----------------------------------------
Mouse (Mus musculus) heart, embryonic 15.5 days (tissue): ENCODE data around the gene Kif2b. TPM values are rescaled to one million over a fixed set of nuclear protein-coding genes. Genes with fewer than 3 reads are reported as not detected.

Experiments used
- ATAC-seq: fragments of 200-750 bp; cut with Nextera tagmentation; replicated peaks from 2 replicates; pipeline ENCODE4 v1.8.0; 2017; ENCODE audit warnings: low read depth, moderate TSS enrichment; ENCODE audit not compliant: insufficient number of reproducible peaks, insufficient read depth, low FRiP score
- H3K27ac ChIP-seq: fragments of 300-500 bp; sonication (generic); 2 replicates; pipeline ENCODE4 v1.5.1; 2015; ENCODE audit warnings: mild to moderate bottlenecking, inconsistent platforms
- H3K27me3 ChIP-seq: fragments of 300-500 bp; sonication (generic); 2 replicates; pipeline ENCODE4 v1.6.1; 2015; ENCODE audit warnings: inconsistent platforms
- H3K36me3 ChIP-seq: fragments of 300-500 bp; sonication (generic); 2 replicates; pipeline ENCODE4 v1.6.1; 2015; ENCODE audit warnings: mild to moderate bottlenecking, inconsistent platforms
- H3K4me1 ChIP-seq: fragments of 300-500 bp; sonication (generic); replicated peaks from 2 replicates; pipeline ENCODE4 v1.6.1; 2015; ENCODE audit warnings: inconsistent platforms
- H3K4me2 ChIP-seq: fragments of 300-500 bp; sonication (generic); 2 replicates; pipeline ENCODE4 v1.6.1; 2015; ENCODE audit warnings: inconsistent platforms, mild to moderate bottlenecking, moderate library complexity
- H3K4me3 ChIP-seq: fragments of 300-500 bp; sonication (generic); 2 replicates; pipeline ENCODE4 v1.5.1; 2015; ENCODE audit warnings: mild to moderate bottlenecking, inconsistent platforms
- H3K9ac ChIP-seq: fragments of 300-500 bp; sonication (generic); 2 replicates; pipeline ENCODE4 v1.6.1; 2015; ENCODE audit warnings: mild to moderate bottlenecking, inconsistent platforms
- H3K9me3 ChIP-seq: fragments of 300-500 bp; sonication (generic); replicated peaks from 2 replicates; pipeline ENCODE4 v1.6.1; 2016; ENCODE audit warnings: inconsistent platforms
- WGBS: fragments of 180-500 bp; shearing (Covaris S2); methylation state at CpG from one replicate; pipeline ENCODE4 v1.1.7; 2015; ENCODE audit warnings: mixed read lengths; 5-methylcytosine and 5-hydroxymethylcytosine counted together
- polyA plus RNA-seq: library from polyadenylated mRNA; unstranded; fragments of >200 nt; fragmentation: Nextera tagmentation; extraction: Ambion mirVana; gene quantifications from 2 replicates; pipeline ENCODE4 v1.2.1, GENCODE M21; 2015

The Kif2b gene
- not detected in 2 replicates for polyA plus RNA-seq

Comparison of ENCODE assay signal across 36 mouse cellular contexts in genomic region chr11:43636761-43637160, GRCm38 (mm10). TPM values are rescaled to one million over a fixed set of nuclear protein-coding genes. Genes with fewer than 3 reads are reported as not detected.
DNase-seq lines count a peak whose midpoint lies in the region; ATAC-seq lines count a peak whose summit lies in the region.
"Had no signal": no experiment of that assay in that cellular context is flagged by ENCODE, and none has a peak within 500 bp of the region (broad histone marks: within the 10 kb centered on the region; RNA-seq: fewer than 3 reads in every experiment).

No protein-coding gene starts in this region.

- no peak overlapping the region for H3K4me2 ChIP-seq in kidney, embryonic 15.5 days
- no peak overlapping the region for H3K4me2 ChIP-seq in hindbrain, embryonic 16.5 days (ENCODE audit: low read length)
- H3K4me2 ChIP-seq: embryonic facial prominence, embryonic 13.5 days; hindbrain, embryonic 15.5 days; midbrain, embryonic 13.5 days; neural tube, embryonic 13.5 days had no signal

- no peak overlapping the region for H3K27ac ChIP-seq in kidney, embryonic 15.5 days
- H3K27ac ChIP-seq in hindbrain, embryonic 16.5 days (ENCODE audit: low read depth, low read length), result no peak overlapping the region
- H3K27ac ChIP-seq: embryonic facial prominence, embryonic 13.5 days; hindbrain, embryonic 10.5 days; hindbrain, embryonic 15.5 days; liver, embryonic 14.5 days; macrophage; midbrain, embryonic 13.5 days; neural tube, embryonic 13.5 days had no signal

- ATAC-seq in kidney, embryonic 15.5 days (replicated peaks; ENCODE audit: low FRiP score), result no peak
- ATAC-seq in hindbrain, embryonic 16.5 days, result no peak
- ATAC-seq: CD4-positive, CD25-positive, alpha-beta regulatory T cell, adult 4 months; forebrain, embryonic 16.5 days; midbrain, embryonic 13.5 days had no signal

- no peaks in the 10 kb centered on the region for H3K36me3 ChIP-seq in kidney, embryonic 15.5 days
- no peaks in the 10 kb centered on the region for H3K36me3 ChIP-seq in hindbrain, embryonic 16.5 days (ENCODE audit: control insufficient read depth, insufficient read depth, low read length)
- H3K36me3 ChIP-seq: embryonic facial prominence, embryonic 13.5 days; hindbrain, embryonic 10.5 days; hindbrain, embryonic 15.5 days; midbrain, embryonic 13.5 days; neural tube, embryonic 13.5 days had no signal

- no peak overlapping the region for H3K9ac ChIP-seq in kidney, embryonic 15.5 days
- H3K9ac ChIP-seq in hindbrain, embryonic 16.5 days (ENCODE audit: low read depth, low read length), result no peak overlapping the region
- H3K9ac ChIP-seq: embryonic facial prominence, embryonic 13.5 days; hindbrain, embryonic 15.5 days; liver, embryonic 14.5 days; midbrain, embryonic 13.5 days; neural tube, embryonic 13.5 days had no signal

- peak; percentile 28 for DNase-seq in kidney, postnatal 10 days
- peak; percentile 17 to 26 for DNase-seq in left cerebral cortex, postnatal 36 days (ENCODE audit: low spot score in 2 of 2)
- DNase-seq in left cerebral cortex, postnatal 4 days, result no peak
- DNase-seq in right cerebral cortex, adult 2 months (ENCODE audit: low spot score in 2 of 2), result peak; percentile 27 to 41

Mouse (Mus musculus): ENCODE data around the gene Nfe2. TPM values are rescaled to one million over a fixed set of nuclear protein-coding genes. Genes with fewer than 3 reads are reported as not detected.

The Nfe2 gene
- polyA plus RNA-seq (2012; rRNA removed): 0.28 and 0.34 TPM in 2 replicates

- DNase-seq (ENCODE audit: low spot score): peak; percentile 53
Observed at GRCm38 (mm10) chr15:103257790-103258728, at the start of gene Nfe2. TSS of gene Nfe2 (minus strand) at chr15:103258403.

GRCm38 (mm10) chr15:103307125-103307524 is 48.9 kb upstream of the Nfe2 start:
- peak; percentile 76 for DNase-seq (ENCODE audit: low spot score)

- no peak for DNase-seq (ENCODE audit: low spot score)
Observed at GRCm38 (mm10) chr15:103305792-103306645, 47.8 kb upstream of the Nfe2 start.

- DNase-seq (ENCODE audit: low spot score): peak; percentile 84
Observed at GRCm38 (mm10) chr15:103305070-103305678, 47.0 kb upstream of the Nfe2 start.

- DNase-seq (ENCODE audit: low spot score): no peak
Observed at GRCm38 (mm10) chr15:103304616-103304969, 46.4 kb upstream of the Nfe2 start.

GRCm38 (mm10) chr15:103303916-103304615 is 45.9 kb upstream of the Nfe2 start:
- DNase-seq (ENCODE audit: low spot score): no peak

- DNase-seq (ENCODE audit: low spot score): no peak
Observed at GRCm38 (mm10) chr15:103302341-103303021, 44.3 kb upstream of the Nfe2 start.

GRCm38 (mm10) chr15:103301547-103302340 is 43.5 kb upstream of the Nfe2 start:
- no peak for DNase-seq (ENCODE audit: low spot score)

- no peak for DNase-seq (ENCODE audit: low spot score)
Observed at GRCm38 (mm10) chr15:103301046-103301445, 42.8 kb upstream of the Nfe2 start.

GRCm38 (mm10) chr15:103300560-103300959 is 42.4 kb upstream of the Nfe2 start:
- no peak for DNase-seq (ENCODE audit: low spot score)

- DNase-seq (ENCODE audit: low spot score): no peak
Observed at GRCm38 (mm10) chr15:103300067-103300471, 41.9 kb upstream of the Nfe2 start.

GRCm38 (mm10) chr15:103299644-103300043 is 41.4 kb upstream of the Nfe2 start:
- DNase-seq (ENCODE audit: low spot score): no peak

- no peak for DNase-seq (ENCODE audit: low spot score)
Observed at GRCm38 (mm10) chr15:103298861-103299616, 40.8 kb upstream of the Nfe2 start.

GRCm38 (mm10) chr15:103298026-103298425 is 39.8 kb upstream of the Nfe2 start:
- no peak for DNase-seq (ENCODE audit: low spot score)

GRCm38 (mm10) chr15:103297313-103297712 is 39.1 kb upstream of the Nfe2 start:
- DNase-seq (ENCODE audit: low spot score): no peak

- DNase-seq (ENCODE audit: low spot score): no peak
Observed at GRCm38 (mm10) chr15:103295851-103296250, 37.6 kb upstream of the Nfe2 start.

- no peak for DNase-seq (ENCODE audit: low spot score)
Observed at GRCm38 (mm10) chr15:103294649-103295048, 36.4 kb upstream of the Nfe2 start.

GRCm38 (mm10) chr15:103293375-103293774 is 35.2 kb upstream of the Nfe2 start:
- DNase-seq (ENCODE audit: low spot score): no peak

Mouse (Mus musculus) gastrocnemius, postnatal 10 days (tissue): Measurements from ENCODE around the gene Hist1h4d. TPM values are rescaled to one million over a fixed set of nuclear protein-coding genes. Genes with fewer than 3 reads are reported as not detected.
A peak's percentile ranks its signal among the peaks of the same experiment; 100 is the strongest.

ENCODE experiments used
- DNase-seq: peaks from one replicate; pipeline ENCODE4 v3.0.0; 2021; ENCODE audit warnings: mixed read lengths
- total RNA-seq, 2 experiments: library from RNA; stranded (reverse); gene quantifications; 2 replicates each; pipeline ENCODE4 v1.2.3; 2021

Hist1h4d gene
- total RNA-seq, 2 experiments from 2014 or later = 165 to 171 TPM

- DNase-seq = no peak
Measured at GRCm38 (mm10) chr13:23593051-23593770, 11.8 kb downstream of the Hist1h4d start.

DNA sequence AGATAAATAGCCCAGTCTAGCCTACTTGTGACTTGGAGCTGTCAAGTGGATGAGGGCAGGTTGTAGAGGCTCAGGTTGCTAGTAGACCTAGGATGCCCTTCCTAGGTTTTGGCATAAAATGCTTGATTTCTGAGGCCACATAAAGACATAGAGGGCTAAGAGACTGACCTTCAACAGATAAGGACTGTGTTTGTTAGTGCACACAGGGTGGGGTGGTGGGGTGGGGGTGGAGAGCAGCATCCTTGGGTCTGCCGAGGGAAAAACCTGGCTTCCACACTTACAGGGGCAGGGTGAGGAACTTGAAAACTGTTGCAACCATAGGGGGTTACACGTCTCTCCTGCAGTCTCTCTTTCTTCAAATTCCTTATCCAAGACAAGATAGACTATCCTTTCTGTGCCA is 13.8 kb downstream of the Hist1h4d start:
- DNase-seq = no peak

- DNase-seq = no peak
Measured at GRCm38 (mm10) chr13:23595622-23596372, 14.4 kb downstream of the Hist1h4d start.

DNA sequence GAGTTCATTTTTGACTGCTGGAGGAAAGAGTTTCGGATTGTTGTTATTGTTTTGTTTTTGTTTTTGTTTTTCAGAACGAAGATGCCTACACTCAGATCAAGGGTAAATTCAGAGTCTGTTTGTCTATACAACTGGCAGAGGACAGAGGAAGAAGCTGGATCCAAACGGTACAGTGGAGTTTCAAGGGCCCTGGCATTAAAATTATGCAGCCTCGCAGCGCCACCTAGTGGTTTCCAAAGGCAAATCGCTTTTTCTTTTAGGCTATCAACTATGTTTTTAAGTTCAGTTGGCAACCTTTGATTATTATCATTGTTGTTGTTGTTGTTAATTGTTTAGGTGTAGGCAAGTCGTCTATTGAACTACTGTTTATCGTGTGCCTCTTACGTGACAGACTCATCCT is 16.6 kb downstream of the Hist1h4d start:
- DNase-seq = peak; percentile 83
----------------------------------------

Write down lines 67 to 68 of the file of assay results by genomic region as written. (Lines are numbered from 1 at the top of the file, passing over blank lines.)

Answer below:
Observed at GRCm38 (mm10) chr15:103298861-103299616, 40.8 kb upstream of the Nfe2 start.

GRCm38 (mm10) chr15:103298026-103298425 is 39.8 kb upstream of the Nfe2 start: